Well, this turned out to be something of a learning experience :)
To make this work, I took Ubuntu network installer server image. It's just 55MB.
The installation is text based, but no less functional as the desktop counterpart. It does have a minor difference of allowing you to specify iSCSI connection parameters directly within the installation, but you do have to choose manual partitioning. I'm not sure it's that helpful though as entering initiator info into the installer resulted in same LUN being mounted twice which is a bit unfortunate as that messes up (at least) LVM I'm installing next. So I just entered initiator ID from within the installer and then switched to console #2 (ctrl + alt + F2) and connected to the target manually from there. Returning back to the installer and manual disk partitioning I now had /dev/sda (my local storage) & /dev/sdb (the iSCSI volume).
Please note that a desktop installer (for ubuntu gnome edition) did not preinstall open-iscsi into the deploy and I ultimately gave up on it and just went with the server installer.
Proceeding with manual partitioning, the next step is to establish base conditions for the SSD cache. In this case I decided to use LVM's dm-cache implementation, so for now I simply created a volume group in the iSCSI LUN and created a logical volume within it. This will be the root. Please note that having an existing logical volume on the iSCSI LUN does not display it in the installer's partition manager, so you might need to delete it first and create a new one before you're able to proceed.
Finishing up the manual disk partitioning, I now created the partitions:
- sda1: /boot
- sda2: swap
- sdb:vg/lv: / (root)
And installed the OS into them. You get a choice of your favourite desktop flavour during installation, so there's no mission out on anything. You can even choose to only install necesities first and later restart
tasksel as suggested in the link just above.
This left me with a non-functional deployment for two reasons:
- The iSCSI initiator ID burned into deployment's initramfs was not the one used to connect to the target.
- The password information for CHAP authentication was also left out in the initramfs image
As a result, my newly installed Ubuntu dropped to initramfs prompt as it couldn't mount the iSCSI image containing root FS.
I'm not sure how I could fix this during the install phase, so I just fixed it with the following steps:
- I verified what client ID my new deploy was using and created an appropriate ACL in my server's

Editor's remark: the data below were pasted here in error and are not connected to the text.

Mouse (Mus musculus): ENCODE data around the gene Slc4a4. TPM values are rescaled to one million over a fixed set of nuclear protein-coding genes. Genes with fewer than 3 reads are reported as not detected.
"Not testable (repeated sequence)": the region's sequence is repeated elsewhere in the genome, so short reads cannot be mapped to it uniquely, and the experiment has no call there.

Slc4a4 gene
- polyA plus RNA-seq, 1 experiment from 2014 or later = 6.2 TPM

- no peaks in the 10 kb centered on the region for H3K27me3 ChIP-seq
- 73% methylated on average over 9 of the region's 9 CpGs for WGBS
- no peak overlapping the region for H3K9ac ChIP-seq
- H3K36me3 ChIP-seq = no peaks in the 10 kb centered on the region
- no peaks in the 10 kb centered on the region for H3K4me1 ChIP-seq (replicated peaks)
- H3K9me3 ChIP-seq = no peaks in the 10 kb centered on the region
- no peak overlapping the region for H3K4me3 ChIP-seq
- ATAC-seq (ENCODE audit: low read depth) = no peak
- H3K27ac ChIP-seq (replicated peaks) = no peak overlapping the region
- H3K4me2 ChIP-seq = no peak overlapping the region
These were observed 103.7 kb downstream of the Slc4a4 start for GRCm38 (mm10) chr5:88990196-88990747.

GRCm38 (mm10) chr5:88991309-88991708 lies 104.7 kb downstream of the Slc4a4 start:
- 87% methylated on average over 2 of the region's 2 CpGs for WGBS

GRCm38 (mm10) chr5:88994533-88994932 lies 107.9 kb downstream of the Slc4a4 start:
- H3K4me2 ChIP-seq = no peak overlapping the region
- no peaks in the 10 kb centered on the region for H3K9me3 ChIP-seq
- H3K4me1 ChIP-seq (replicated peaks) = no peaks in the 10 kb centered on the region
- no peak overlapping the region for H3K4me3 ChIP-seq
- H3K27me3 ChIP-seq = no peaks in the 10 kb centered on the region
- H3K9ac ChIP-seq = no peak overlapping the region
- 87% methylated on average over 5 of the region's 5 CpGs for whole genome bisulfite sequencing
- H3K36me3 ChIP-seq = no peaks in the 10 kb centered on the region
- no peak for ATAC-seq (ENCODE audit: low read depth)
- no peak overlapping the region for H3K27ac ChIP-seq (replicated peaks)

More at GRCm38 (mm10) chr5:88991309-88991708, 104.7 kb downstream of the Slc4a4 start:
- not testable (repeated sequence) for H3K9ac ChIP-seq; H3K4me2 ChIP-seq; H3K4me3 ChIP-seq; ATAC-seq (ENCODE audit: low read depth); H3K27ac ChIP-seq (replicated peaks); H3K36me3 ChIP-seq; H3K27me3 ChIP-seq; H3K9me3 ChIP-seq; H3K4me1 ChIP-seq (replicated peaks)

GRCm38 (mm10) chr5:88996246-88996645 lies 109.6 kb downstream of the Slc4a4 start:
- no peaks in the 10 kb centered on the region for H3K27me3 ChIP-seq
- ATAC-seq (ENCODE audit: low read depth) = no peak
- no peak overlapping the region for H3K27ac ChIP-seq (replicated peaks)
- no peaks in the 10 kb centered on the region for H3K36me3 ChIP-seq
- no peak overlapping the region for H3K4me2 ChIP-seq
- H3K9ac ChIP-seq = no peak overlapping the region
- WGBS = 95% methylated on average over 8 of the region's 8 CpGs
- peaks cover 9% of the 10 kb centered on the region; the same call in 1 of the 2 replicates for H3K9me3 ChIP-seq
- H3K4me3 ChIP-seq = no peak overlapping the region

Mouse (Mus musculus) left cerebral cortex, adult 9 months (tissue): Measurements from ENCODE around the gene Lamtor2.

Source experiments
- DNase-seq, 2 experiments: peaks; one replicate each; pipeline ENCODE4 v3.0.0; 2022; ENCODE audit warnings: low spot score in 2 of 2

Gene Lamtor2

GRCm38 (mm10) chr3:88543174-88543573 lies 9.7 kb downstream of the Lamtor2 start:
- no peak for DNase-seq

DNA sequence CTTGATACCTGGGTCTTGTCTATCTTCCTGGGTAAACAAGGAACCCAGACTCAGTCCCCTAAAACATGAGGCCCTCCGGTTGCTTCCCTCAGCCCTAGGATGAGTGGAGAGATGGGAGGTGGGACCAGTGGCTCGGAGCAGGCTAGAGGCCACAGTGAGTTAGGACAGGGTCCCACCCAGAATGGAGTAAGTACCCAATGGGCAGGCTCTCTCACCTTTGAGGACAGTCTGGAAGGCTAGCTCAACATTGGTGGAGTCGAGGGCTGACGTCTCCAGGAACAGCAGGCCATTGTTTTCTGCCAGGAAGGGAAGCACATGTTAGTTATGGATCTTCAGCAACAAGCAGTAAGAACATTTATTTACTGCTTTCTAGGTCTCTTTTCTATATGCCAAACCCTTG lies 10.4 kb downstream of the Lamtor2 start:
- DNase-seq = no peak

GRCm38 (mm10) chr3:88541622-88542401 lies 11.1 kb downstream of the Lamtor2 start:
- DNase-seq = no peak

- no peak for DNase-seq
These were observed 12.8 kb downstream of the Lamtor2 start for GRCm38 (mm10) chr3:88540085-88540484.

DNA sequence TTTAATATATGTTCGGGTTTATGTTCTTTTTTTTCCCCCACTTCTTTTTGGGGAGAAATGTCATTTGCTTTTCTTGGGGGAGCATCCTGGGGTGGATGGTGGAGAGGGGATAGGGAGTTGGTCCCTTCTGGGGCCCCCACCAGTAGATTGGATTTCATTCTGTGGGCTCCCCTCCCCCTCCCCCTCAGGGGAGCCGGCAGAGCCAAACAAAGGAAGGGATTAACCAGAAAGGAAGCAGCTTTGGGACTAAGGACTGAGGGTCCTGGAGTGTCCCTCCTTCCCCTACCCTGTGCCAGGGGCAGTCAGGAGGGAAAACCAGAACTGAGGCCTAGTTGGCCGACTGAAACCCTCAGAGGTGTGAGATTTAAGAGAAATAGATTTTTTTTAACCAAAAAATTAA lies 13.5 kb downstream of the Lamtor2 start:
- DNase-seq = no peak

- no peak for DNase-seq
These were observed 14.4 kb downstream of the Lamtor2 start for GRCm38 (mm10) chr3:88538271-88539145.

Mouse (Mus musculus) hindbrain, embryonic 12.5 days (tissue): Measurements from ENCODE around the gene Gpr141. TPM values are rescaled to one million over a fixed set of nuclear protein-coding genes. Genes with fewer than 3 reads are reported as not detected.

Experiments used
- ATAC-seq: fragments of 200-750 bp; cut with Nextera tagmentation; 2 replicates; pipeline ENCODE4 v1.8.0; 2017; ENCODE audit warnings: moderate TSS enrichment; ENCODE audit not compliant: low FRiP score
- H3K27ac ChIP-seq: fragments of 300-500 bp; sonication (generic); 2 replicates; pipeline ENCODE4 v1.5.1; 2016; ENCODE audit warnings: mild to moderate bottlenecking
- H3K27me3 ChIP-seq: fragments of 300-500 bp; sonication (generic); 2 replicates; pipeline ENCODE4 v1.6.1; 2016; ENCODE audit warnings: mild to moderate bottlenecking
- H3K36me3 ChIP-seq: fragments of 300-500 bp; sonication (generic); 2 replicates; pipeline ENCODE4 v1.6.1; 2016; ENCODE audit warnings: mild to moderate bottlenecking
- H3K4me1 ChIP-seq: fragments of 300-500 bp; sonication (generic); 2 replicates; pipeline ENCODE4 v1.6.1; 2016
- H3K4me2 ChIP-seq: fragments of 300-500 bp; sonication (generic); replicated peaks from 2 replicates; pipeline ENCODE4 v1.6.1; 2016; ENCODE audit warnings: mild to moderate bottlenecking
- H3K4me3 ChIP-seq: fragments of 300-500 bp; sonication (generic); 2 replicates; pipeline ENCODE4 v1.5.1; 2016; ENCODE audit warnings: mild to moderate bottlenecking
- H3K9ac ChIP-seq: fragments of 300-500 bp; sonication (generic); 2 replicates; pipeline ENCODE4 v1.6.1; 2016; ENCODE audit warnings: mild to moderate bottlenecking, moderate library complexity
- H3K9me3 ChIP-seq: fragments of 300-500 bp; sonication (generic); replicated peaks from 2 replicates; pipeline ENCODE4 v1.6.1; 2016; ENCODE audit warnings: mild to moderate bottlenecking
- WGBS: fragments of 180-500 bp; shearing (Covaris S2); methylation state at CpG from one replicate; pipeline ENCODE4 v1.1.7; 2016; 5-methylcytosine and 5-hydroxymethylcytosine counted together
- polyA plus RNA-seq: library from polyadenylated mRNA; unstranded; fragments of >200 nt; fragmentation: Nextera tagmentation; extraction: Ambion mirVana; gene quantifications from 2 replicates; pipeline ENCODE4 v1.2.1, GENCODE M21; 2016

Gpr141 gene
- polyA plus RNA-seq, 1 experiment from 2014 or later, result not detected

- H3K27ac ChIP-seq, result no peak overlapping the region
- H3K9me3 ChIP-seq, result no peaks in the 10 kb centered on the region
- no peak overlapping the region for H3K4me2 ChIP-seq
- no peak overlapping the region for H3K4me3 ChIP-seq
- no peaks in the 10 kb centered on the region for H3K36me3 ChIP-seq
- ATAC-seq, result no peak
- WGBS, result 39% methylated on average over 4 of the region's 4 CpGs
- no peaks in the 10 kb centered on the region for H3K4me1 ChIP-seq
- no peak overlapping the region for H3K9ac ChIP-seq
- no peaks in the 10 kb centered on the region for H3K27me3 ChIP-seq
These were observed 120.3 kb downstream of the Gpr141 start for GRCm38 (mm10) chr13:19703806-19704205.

targetcli. At the same time I disabled CHAP authentication. This would have been better accomplished by simply invoking
iscsistart from within initramfs prompt with the correct parameters, but at the time I simply didn't know that. Choose your favourite poison here.
- After my client booted, I fixed the
/etc/iscsi/initiatorname.iscsi with the correct initiator ID and
/etc/iscsi/iscsi.initramfs with full target & authentication details. The parameter names for the latter file are ISCSI_INITIATOR, ISCSI_TARGET_NAME, ISCSI_TARGET_IP, ISCSI_TARGET_PORT, ISCSI_TARGET_GROUP, ISCSI_USERNAME, ISCSI_PASSWORD, ISCSI_IN_USERNAME, ISCSI_IN_PASSWORD. I got them here. Following the updates, I issued
update-initramfs -u to update the boot configuration accordingly.
After this step I have a correctly setup system which boots and operates as I wanted from the start. There remain two steps that I haven't completed yet.
The deployment has a "bug" where during shutdown, the network stack and iSCSI volume get shut down before the root filesystem gets unmounted. This results in shutdown hanging mid-way. When I find a fix for this, I'll update this step accordingly and proceed to the final step.
After fixing the shutdown issue, I want to setup SSD caching as explained here & here.
I'm currently looking into LVM caching for two reasons:
- I have set up bcache on my main server and while it's very powerful and configurable and reliable, I'm experiencing certain minor (but nonetheless annoying) issues with it.
- LVM's caching leaves logical volumes' paths intact: you can enable / disable / remove cache at will with no changes in how you use the underlying volumes. bcache on the other hand creates a new mapping which needs to remain active even if you disable the cache itself. Well, technically, since I had to setup LVM just to be able to enable cache later on, I guess it's not really fair of me to say that bcache has another layer and LVM doesn't, is it?